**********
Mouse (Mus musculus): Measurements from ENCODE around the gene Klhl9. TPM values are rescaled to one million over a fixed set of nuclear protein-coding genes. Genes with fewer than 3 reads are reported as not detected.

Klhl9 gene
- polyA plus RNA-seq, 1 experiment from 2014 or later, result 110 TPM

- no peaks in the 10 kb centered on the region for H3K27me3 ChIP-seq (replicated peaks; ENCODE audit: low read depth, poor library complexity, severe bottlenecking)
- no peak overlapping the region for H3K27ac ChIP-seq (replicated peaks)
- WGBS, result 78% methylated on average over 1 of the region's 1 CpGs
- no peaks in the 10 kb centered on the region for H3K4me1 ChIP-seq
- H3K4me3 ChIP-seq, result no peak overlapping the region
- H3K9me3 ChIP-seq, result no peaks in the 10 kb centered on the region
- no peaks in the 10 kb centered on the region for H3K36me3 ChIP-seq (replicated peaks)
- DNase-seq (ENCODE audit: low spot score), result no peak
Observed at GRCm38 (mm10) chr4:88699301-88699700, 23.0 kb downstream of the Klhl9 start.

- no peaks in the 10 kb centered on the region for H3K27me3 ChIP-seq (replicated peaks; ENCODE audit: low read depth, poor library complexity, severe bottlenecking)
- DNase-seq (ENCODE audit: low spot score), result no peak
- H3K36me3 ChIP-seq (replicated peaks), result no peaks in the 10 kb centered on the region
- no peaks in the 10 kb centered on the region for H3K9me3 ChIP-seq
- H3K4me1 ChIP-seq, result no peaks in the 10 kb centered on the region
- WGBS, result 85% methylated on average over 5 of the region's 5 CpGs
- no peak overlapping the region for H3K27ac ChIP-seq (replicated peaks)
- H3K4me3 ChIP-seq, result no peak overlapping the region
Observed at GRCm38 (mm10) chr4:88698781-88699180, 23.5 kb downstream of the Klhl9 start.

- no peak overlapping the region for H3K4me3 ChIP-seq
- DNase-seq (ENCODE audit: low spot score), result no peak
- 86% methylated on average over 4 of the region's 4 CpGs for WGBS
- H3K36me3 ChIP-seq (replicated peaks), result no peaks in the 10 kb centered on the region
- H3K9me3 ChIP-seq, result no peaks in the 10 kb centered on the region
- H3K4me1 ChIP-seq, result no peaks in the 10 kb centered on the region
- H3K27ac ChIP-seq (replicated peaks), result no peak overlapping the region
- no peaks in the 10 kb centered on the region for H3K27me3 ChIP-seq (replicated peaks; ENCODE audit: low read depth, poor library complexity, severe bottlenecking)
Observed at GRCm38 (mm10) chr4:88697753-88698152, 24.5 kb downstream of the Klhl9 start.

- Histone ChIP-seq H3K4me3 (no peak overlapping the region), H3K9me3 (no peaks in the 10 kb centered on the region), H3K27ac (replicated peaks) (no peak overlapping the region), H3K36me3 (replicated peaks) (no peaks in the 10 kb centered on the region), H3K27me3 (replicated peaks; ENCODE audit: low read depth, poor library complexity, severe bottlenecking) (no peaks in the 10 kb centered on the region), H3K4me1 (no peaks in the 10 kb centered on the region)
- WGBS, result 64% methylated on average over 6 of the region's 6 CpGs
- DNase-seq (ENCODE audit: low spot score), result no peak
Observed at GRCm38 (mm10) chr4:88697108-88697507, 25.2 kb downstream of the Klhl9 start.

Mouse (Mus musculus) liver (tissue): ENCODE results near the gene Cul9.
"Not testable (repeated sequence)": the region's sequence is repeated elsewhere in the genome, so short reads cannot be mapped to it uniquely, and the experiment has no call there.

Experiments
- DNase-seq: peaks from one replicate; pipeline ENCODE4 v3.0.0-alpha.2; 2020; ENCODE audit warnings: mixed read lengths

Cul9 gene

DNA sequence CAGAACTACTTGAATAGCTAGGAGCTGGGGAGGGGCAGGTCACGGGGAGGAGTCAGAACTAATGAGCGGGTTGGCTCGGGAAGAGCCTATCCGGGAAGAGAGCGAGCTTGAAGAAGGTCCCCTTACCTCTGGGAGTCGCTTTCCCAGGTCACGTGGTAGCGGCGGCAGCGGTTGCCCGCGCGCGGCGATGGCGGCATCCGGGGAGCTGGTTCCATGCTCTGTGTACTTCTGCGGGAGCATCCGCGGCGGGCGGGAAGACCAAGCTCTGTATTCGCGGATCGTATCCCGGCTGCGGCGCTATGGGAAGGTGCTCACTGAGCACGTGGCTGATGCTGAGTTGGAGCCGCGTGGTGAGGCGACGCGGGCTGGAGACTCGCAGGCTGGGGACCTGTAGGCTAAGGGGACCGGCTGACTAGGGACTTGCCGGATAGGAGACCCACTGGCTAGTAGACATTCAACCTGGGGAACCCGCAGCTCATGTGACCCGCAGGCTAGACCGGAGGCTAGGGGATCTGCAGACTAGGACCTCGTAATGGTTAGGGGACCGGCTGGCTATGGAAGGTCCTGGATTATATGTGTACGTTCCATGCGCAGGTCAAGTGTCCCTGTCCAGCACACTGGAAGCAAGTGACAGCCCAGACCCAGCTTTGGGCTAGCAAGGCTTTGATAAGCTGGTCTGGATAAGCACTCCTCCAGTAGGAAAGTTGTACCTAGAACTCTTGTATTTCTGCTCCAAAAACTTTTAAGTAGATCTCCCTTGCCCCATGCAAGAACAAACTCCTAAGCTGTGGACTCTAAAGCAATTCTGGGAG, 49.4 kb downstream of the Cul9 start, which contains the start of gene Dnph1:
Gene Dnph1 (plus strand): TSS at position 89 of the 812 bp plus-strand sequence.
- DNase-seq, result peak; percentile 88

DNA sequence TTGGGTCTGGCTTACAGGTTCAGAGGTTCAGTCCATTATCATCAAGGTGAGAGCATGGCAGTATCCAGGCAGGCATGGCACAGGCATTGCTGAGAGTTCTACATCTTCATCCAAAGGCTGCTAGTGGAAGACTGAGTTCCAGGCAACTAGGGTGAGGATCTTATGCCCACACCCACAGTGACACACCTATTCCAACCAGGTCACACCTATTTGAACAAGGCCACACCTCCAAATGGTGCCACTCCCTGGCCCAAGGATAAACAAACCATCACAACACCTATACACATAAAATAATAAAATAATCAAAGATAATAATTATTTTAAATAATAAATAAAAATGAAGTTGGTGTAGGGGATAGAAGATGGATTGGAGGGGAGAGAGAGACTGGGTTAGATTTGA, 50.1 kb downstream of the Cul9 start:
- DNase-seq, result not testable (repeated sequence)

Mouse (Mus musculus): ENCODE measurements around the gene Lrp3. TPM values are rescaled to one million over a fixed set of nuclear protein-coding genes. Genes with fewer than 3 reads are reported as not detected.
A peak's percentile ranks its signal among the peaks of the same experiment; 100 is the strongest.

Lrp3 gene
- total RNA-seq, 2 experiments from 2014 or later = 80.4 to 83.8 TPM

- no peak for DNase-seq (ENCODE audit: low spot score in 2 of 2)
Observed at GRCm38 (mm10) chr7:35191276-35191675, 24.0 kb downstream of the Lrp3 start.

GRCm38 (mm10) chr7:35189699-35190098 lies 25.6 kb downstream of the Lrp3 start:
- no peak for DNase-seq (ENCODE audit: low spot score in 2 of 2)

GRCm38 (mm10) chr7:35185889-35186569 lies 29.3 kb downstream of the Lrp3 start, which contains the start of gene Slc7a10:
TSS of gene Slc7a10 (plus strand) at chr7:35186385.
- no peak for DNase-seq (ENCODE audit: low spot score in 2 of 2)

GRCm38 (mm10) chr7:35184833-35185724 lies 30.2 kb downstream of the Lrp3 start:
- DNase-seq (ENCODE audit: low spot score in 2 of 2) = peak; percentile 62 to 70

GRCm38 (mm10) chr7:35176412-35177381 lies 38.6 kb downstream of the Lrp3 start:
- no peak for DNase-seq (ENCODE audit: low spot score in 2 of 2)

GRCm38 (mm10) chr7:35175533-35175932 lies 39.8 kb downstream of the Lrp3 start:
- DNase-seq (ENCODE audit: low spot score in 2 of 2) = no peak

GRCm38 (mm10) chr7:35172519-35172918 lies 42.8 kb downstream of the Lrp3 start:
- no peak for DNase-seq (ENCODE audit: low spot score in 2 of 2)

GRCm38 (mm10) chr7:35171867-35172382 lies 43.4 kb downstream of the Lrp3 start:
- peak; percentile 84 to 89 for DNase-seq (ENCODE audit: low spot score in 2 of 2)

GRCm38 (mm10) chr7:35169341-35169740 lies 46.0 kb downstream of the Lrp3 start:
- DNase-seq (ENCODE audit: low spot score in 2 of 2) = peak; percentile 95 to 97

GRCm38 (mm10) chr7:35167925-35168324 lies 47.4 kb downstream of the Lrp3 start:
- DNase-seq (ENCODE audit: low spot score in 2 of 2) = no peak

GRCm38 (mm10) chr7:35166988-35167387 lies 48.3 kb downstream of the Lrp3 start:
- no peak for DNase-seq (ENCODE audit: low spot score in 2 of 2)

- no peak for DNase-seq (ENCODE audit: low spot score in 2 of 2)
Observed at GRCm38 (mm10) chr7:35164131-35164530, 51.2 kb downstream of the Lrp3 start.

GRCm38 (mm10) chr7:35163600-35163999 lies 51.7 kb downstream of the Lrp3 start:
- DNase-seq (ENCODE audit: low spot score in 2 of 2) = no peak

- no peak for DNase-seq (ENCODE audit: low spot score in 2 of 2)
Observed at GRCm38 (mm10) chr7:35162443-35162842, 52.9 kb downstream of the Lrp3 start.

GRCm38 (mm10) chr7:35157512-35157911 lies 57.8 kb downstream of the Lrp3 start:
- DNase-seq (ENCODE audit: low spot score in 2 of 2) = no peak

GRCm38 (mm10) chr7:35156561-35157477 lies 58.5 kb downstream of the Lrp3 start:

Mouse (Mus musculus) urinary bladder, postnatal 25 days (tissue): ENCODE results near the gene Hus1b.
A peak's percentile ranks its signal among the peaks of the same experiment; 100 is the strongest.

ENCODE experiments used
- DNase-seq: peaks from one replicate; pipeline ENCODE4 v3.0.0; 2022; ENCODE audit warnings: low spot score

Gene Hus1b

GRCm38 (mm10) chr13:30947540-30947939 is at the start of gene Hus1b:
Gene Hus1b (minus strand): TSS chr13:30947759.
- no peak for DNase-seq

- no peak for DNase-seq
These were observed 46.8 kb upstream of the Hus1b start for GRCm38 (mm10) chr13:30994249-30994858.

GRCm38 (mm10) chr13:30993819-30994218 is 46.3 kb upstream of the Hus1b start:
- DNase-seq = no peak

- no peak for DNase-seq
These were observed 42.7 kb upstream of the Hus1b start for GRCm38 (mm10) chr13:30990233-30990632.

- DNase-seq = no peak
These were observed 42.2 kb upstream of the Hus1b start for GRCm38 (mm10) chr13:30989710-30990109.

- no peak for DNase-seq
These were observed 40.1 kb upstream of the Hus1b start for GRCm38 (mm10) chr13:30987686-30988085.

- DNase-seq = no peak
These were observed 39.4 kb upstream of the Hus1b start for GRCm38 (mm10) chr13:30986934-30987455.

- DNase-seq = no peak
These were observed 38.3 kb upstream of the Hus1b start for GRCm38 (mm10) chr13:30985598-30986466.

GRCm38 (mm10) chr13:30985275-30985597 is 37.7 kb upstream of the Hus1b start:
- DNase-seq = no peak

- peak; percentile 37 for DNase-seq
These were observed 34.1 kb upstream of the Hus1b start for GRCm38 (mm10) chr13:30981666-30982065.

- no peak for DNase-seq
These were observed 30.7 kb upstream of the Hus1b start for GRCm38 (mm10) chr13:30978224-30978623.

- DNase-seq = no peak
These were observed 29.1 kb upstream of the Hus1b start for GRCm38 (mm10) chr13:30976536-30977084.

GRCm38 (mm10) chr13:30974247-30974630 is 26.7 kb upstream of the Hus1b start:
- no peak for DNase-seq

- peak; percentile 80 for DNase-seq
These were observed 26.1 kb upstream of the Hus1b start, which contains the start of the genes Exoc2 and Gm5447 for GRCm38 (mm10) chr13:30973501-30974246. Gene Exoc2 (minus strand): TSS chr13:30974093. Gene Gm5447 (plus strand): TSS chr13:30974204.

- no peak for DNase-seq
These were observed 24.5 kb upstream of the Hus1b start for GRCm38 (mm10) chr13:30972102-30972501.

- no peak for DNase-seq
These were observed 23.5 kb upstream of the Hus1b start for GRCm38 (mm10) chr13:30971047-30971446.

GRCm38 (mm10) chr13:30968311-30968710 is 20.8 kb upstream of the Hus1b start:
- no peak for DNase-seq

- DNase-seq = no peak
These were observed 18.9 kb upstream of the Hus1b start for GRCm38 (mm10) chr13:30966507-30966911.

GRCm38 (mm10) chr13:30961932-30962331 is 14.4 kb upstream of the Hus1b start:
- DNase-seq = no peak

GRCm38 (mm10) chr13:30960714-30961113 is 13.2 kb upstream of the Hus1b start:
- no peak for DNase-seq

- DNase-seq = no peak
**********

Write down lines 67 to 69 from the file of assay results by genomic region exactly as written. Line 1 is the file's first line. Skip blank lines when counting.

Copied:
- DNase-seq (ENCODE audit: low spot score in 2 of 2) = peak; percentile 95 to 97

GRCm38 (mm10) chr7:35167925-35168324 lies 47.4 kb downstream of the Lrp3 start:
- DNase-seq (ENCODE audit: low spot score in 2 of 2) = no peak